Déjà vu – How Rupert Murdoch helped engineer the dismissal of the Whitlam Government

By JOHN MENADUE | 21 September 2018

Rupert Murdoch has form in conniving to get rid of prime ministers from 1975 to 2018. The evidence continues to mount against those who collaborated in the dismissal of the Whitlam Government.

To obfuscate and cover their tracks, those who collaborated in ‘The Dismissal’ and their establishment friends spare no effort to criticise the performance of the Whitlam government. Those attacks are becoming quite threadbare. It is amazing what people with guilty consciences do to try and justify outrageous behaviour or avoid responsibility or change the subject.

The fact is that they collaborated in the dismissal of a democratically elected government. In contrast, Gough Whitlam, after 40 years, was more and more vindicated.

Continue reading “Déjà vu – How Rupert Murdoch helped engineer the dismissal of the Whitlam Government”

Beyond the political rhetoric, hard hats and Akubra’s – What do our political leaders really believe?

By JOHN MENADUE | 15 September 2018

Power does reveal substance. It tells us quite quickly about the values that drive political parties and political leaders. Scare tactics are always a sure sign that the values and policy cupboard is bare.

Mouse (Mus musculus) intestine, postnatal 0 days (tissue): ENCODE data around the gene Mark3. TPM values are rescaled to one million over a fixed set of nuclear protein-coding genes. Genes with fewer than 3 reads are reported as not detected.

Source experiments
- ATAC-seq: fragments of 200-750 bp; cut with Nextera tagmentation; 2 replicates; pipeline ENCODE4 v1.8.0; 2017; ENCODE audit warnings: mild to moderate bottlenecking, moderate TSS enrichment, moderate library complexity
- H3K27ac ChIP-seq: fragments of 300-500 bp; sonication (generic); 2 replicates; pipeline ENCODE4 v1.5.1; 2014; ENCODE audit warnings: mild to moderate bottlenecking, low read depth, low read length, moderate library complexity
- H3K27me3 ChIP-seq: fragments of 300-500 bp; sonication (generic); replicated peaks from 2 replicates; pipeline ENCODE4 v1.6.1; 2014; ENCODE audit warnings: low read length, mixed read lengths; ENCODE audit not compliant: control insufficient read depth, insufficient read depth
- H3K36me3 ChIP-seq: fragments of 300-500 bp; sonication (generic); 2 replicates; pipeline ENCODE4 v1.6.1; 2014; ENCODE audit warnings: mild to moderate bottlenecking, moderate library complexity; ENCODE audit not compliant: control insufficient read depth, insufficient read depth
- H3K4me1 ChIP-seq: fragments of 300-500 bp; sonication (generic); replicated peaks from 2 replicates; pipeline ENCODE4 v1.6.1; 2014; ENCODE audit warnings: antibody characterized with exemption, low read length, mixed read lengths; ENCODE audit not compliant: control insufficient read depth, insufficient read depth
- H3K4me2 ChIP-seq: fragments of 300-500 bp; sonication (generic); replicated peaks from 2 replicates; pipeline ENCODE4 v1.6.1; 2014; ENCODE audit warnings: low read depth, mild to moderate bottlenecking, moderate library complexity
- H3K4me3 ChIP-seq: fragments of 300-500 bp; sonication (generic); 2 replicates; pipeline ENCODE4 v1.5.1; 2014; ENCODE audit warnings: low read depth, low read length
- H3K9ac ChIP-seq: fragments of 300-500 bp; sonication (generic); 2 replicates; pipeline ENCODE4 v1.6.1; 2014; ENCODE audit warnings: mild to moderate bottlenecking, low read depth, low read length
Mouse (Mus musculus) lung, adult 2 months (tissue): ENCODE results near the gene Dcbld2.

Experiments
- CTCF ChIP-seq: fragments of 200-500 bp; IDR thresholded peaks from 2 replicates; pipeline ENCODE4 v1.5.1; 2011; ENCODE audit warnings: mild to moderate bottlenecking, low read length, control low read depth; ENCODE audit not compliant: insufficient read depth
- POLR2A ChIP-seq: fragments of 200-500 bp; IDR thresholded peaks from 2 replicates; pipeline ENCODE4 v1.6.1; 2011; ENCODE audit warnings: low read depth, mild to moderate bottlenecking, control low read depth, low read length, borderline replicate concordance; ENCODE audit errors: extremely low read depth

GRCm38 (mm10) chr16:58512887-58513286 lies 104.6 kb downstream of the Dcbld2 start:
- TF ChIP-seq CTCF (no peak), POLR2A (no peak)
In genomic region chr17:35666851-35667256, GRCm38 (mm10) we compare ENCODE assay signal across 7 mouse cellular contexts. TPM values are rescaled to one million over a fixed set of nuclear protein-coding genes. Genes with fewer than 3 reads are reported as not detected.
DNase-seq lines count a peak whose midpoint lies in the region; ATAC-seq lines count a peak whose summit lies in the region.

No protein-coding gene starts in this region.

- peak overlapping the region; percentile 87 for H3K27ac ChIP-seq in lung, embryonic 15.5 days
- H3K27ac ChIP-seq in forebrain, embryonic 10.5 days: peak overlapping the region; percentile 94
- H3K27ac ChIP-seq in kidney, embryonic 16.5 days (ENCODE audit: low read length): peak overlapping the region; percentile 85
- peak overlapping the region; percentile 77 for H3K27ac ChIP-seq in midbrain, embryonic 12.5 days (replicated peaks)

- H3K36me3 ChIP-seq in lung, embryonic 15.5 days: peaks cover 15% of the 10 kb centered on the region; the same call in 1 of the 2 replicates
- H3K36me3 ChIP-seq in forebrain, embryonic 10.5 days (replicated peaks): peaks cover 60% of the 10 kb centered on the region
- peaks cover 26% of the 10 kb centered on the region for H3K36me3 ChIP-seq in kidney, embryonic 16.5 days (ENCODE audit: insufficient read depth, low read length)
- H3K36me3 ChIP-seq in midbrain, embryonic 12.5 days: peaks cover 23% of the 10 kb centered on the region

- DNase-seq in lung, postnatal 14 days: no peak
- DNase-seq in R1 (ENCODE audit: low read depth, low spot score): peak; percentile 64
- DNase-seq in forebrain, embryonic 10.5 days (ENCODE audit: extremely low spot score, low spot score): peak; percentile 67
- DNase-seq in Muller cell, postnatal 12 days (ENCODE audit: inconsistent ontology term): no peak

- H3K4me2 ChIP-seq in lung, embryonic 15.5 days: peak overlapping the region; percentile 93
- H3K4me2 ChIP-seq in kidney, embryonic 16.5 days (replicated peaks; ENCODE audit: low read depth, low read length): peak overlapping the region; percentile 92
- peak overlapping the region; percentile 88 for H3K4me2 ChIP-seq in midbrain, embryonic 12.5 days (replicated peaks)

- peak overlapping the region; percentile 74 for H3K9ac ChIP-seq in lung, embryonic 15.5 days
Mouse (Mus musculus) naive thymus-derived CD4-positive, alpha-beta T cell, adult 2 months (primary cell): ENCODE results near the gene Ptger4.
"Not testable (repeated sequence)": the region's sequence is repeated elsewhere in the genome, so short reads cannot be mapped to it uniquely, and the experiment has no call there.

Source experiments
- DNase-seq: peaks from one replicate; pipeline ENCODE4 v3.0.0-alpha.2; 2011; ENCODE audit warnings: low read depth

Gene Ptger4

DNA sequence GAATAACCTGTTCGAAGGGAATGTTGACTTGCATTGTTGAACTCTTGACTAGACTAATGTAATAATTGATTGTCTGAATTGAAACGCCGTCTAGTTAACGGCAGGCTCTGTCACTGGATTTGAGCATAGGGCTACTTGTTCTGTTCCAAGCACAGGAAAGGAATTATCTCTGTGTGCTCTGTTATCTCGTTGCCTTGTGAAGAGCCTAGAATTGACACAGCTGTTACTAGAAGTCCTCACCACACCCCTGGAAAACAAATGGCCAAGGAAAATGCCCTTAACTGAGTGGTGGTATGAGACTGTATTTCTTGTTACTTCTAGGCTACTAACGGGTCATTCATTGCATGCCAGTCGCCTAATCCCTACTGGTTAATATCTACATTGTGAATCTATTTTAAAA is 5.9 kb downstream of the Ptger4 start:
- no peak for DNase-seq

We can accept that our leaders must make some compromises from time to time, but we need to know ‘what they stand for’. We look for leaders who have conviction. Hypocrisy and double standards become very obvious.

Continue reading “Beyond the political rhetoric, hard hats and Akubra’s – What do our political leaders really believe?”

Urgent need for democratic renewal – Because we don’t trust the major parties

By JOHN MENADUE | 12 Septmber 2018

Australians are sick and tired of politicians. The community is deserting the major political parties in droves. Most recently we have seen it in Longman and Wagga. We have lost trust in our major political parties and most particularly the Liberal and National Parties in recent months.

In the 1980’s we embraced economic change and reform. It was necessary but painful for some. Today we need democratic reform and renewal. Like the 1980s, it is necessary but it will be painful for some.

Continue reading “Urgent need for democratic renewal – Because we don’t trust the major parties”

From the auDA Chair – Building auDA 2.0

By CHRIS LEPTOS | 21 August 2018

For those of you following the review of auDA – the company managing our Internet domain names. auDA’s Chair, Chris Leptos, has released the following statement.

“Dear Members and Stakeholders

It is now 130 days since the Minister for Communications and the Arts (Senator Mitch Fifield) wrote to auDA outlining the 29 recommendations of the review into the .au namespace (the Review). In this time we have published auDA’s Implementation Plan, which details the steps we are taking to meet the new ‘Terms of Endorsement’, in addition to conducting an extensive consultative process through the Consultation Model Working Group (CMWG) on the proposed governance framework and membership model.

Continue reading “From the auDA Chair – Building auDA 2.0”

The Innovation Economy – Implications and imperatives for states and regions